Academics

Christmas Greetings (And Fall Reflections!)

It's been a while since my last post, hasn't it? What with the stress of finals, preparing for and performing in the Feast of Carols, and the zaniness of Christmas shopping and present wrapping, updating the blog took sort of a low priority. But now that Christmas is finally here and Winter Term is looking a lot closer this side of the holidays, I figured it would be a perfect time to gather my thoughts and reflect on the semester I just completed.

Why I have not posted for awhile

So, I just realised that it was been almost two months since I have posted on these blogs.

This is partially so because I had nothing fancy to say, no ground breaking insights, no incisive comments. It was also because I had somehow managed to bugger myself on the academic side of things. You see, I made the fundamental mistake of taking multiple classes that required intense creative thought. So let's go over it, so you can learn from My Mistakes.

Logging Time During Dead Week

I’ve mentioned before that I have one of C of I’s Heritage Scholarships. One of the stipulations for keeping this scholarship is that I do 20 hours of community involvement per month. Community involvement is a pretty loose term; it’s generally translated to mean “anything you’re not paying for or getting paid for.” So while a good portion of the Heritage hours that my fellow scholars turn in may be from volunteer hours or time logged doing research, a lot of items are just fun events that we’ve attended on campus.

Words and Spotlights

There comes a time in every young writer's life when they must present their work to the masses, prepared to face the heavy blows of criticism, judgement, and worse (boredom and disinterest). I suppose tonight happened to be my time, as my Creative Nonfiction Workshop presented our best work of the semester this evening in the McCain Pub. With nothing to accompany us but a music stand, a microphone, a long legged chair and one of the brightest spotlights known to man, each ENG-220 student read their favorite pieces of the class to an audience mostly made up of their fellow writers.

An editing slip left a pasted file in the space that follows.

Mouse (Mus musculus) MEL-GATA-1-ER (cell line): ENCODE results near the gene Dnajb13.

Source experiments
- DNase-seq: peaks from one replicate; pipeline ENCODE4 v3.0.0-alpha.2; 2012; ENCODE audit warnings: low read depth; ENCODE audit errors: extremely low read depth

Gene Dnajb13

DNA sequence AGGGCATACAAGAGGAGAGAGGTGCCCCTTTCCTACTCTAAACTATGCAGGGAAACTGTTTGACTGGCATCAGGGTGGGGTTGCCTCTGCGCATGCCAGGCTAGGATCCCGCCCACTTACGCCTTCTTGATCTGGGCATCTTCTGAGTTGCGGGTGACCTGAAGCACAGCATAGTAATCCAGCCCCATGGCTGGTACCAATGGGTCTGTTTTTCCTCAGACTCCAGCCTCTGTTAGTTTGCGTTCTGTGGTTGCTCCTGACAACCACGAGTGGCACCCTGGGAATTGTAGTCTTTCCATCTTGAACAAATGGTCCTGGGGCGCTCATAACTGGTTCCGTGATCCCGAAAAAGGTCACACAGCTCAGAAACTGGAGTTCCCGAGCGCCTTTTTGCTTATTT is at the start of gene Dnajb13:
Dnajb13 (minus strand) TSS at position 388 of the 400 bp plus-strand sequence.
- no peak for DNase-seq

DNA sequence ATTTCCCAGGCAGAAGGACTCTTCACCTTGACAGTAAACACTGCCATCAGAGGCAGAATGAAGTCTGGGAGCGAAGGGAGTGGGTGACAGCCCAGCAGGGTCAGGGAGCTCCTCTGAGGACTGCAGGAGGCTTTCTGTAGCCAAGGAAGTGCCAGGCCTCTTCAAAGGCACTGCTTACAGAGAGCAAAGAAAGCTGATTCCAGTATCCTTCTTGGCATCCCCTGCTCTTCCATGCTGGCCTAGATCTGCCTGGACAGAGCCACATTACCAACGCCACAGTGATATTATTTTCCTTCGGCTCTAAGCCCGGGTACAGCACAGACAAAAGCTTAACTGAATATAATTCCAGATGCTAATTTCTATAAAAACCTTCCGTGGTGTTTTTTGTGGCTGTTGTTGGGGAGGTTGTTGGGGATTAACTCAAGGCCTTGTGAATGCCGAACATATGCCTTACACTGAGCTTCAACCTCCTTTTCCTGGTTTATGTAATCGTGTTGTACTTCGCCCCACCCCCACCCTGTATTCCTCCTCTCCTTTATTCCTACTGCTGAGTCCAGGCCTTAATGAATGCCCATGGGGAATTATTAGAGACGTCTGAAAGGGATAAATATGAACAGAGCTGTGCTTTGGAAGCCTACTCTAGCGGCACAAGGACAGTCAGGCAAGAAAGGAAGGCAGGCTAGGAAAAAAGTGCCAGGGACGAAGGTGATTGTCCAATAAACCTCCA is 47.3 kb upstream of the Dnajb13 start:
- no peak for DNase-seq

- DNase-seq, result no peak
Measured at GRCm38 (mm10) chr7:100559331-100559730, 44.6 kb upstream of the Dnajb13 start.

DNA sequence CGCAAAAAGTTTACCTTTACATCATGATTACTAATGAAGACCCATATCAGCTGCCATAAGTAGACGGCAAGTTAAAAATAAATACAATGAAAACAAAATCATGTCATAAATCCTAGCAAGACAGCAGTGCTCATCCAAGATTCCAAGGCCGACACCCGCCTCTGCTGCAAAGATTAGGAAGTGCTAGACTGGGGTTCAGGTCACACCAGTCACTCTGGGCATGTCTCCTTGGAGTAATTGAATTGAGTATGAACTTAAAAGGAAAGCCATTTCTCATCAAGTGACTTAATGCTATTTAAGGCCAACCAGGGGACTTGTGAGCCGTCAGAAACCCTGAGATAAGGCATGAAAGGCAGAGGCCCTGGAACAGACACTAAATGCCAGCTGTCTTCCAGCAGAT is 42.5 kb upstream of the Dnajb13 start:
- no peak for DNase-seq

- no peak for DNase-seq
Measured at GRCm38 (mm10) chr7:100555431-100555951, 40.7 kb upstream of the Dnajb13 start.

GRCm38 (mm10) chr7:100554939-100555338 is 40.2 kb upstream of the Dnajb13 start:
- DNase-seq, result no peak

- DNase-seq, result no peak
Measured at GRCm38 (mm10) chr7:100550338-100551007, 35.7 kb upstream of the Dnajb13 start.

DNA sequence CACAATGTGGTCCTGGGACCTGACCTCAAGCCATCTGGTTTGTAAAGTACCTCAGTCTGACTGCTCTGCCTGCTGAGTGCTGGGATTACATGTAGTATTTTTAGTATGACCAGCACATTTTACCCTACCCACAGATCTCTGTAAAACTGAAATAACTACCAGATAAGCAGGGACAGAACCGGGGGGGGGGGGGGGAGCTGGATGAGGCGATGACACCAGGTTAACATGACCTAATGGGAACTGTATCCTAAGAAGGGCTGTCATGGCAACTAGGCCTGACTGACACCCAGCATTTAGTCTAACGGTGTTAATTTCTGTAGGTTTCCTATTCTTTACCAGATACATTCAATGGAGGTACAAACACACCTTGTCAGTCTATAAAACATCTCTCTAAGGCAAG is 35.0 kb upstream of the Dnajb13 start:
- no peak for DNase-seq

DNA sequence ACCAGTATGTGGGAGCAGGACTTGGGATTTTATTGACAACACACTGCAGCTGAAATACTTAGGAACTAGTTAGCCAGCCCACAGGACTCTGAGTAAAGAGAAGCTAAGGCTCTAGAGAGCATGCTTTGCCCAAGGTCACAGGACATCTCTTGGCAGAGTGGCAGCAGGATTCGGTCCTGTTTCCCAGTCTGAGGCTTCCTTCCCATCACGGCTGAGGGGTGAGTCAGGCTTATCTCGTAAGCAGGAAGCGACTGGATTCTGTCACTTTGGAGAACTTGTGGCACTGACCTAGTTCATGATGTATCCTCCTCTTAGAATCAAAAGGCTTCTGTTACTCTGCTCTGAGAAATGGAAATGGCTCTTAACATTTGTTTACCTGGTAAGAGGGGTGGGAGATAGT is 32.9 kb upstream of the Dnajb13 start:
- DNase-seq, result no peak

Teaching Indirectly: What I've learned from Dr. Thuerer

My section of PSY-496: Abnormal Psychology will be the last time it will be taught at The College of Idaho, at least for some time. Our Psych Department has updated its catalog and it is scheduled to be replaced for next year. With my graduation application being accepted, I’m finishing my second and last class with Dr. John Thuerer.

Finals Fur Fix

Today I was leading a tour for a prospective student, and we were in the library just as these flyers were going up.  Between my POE final, French final, and Physics final, and the three essays I have yet to write for my London class, I think a visit with Karly or Moxie Java is just what I’ll need.  In fact, the first session will be right after my Monday morning POE final…I’ll definitely be there.

-Megan Mizuta

Pericles: The Finished Product

Last week was the final week for The College of Idaho's run of Pericles, and the show was absolutely amazing. 

In Search of John Hancock

I've really been dragging my feet in finishing the registration process for the upcoming winter and spring terms. While I'm definitely a sophomore in terms of average age and college experience, I technically have junior standing thanks to all those butt-kicking AP classes from high school granting me a bunch of extra credits. Having junior standing has really paid off--having an earlier pick at the classes offered each term than most of my peers has ensured that I have always gotten into my first choice without much hassle.

Ready to Register

Even though November just started, everyone at C of I already has his or her eye on the springtime. Or at least spring term, as we’re in the midst of registering for next semester’s classes. I have 56 credits to my name, and will register with the rest of the sophomore class next Monday. The seniors and juniors have already gotten first pick at the classes, and I’m sure many underclassmen are closely monitoring the number of open spots in the classes they intend to take.

Let's Get Lost

Navigation has never been my strong suit. Among all my friends and family, I'm the last person you ask for directions or looking at maps. I'm notorious for ending up at Point F when I'd rather be at Point B--I'm still reminded by a few close friends of mine of the time I ended up at the Boise airport in an attempt to return home after Christmas shopping. Freeways and street names just confuse me, and I'm not ashamed at all to say that without my GPS, I'd likely end up in Canada somehow.

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